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by Steven S. Weil, Esq.
Being on the board isn't easy. A newly elected director usually approaches the task with energy, enthusiasm, hope, a commitment to transparency and "getting things done." This last task requires learning how to govern. Governance entails an understanding of the frame within which directors make decisions and the powers and duties they have under California law.
Governing has many aspects. Some obvious ones include being receptive to membership input, flexibility; and having the courage to look at hard issues and make sound decisions. Good governance includes operating within the parameters of the law and in states which are heavily regulated by statute, that isn't easy. How much "law" does a director (or a manager) need to know? How can they "compete" with those who – active on the internet – quote legal chapter and verse to attack the board; how can directors assess the validity of legal challenges without always engaging counsel. How can they know how to operate within legal bounds?
A Board of Directors Orientation is a good way for directors to get exposed to the key legal concepts affecting their authority and its limits. An orientation can address broad outlines of issues without getting lost in the detail. It can be based on general principles or peppered with specific provisions of an association's own governing documents – about, for example architectural control, indemnification, insurance, cumulative voting and proxies and claims. An orientation typically takes 45 – 90 minutes depending on dialogue between counsel and the directors or managers attending, the complexity of the community or particular issues it is facing.
This article discusses the basic outline for a comprehensive and practical orientation for associations in California (other states have different laws and organizational schemes). Of course, each one should be tailored to the needs and wishes of the board or manager attending and some topics would be eliminated and others added. Some may be augmented by articles, forms or other visual aids but should always have a "Q&A" component. Here are some ideas:
By Gabriel P. Rothman
I am a member of my Association's Board of Directors. One of the members of our Association has been renting his unit and was recently forced to evict his tenant due to nonpayment of rent. After the unit owner posted the eviction notice the tenant packed up his belongings and vacated the unit within 24 hours, but in his rush to pack up his belongings he backed a moving truck into the garage gate, damaging the gate and surrounding wall. Can the Board assess the unit owner for the cost to repair the damage?
Yes. Most homeowners association declarations of conditions covenants and restrictions contain provisions which allow the Board to levy a reimbursement assessment against any unit owner who damages the common area. Such provisions often extend to the unit owner's family, friends, guests, agents or pets. For example, your CC&Rs may contain a provision which reads similarly to this one:
"6.5 Reimbursement Assessments. The Board shall have the authority to levy reimbursement assessments against one or more Condominium Owners to reimburse the Association for any costs incurred or to be incurred by the Association as the result of any act or omission of any Owner or occupant of any Condominium or their family members, guests, agents or pets . . . ."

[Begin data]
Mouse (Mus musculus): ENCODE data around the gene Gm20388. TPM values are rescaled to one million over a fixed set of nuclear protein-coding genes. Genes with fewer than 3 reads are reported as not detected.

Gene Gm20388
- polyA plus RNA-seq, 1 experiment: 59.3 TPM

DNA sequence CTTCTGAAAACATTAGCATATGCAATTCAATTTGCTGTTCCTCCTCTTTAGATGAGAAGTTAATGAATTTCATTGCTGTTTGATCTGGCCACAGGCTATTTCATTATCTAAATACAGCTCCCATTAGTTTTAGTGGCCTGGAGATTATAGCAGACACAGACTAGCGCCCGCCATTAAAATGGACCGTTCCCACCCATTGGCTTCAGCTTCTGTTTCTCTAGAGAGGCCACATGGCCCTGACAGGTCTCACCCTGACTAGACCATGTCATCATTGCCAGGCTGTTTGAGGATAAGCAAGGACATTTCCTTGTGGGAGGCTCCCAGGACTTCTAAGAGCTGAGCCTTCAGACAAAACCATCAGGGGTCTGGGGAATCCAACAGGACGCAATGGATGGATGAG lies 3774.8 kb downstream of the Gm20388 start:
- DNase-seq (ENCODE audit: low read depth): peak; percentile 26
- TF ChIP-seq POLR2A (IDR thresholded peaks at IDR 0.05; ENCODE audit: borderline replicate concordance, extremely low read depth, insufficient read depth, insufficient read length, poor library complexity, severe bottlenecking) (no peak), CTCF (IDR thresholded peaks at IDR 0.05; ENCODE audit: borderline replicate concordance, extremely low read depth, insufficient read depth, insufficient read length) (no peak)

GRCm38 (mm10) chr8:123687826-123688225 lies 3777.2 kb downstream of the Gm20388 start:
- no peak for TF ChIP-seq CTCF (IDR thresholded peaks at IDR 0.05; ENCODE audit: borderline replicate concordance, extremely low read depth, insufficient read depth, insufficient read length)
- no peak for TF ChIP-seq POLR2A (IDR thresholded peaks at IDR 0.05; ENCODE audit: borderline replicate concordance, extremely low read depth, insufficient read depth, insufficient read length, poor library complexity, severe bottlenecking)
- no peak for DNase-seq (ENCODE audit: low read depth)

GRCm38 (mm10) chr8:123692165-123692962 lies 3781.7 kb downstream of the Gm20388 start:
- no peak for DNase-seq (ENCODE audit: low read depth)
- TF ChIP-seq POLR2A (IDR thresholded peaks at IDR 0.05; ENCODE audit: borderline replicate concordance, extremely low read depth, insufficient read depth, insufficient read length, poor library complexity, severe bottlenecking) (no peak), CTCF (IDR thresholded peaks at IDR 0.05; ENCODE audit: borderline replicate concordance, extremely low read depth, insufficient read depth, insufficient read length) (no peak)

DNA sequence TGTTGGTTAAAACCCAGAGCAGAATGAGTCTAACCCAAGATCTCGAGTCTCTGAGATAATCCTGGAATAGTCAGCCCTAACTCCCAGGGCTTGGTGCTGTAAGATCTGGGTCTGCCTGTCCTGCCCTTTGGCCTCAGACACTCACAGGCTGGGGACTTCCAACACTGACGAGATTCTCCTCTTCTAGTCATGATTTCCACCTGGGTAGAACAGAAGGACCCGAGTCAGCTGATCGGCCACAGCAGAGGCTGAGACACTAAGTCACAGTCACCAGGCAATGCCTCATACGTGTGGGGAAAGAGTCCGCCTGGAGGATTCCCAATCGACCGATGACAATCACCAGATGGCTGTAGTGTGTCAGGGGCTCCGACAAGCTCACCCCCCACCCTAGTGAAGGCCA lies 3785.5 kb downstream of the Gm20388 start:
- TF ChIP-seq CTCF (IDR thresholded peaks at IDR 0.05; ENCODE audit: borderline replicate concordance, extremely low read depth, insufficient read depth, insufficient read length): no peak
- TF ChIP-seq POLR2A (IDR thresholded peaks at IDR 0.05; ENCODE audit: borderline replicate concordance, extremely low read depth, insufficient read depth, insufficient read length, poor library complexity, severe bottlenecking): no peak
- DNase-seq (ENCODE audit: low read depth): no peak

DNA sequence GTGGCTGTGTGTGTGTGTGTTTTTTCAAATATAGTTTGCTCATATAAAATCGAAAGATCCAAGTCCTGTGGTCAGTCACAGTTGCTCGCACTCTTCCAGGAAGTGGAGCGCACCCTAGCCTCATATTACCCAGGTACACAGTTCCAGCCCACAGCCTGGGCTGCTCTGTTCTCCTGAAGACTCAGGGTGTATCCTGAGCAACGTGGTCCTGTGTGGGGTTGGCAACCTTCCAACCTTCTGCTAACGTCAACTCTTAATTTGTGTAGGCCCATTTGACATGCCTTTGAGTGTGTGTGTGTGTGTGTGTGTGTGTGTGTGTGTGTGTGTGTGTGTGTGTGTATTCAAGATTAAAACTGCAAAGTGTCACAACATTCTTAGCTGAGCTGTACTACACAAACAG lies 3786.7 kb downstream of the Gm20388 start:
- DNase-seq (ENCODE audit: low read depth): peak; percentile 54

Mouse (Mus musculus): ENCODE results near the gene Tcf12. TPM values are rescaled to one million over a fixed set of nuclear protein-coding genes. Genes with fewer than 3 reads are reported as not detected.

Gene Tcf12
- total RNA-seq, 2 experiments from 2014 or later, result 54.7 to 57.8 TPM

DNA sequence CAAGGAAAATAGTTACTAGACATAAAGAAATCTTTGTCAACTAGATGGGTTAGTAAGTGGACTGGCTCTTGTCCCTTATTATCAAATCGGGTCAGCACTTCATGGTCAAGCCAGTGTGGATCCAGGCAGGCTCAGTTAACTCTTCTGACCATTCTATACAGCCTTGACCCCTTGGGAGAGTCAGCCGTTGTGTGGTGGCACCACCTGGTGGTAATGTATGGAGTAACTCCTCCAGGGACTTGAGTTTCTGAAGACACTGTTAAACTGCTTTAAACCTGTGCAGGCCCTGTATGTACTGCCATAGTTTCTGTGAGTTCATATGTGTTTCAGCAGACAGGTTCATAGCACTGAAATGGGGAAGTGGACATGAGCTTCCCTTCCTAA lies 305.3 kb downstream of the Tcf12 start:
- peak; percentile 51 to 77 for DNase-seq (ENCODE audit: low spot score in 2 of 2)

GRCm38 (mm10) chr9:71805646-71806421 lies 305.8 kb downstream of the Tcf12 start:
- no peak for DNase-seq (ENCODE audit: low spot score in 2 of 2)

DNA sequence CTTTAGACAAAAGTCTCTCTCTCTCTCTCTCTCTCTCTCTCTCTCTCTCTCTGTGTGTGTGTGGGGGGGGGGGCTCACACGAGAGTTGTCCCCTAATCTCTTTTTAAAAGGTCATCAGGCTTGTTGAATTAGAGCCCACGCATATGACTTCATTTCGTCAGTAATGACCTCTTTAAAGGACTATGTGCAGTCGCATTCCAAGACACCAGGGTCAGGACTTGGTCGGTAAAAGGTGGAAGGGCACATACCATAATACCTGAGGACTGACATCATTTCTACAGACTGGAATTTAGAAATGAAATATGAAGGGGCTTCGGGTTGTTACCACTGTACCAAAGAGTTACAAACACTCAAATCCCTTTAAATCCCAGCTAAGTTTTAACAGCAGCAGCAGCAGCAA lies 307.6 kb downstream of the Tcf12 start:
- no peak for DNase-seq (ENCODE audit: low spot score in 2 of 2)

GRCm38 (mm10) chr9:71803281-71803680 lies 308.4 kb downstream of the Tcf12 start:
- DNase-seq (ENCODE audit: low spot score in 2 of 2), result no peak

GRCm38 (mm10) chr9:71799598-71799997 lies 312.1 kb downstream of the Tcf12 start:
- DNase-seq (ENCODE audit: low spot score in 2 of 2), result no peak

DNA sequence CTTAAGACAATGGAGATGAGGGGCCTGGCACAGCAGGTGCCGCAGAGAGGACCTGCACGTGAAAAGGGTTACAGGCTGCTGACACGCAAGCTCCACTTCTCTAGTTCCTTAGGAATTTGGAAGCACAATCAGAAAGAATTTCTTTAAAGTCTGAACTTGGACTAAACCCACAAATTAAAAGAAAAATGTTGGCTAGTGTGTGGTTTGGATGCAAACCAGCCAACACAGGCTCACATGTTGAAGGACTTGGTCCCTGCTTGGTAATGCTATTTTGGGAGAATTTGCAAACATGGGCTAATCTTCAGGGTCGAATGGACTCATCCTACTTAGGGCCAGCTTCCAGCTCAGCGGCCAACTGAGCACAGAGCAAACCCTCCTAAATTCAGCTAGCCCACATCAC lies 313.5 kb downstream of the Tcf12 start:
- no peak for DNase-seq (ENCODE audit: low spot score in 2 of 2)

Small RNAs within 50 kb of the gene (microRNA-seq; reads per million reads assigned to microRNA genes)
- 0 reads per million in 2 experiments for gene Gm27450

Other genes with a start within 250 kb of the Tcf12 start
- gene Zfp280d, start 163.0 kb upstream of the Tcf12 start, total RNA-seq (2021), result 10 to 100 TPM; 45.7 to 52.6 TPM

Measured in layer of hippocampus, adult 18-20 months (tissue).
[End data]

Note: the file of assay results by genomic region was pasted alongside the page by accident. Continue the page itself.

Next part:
In this situation, the unit owners could be held liable under the CC&Rs for damage caused by the tenant. It doesn't matter that the tenancy has been terminated. The reason that the tenant occupied the unit in the first place was because he was authorized by the owner to live there until the time of termination. Even though the legal relationship between the unit owner and the tenant has ended, the unit owner remains responsible under the CC&Rs for damage caused by the tenant until the tenant has vacated the premises. Accordingly, the first thing you should do is check your CC&Rs to see if it contains a provision like the one above. Courts are hesitant to meddle in the affairs of homeowners associations and will usually defer to a Board's sound judgment in interpreting the provisions of its own CC&Rs.
Can we use a reimbursement assessment if my CC&Rs don't contain a provision like the one above?
Probably not. According California Law, you may not be able to take advantage of a reimbursement assessment procedure if there is no provision in your CC&Rs to do so. The California Civil Code states that:
"A monetary penalty imposed by the association as a means of reimbursing the association for costs incurred by the association in the repair of damage to common areas and facilities for which the member or the member's guests or tenants were responsible may become a lien against the member's separate interest enforceable by the sale of the interest under Sections 2924, 2924b, and 2924c, provided the authority to impose a lien is set forth in the governing documents."
Thus, even if you were to levy an assessment for the damage, unless your CC&Rs specifically authorize it, you will be unable to enforce it with a lien on the owner's unit and will be left with little leverage to collect the assessment. Ultimately, without the benefit of a lien, you will have to go to small claims court to collect the assessment from the tenant so you might as well go that route from the start. The filing fees for small claims are relatively cheap and your case will most likely be heard within a month or two.
What if the owner's unit had been occupied by a squatter rather than a tenant?
Watch this space in two weeks for the answer!
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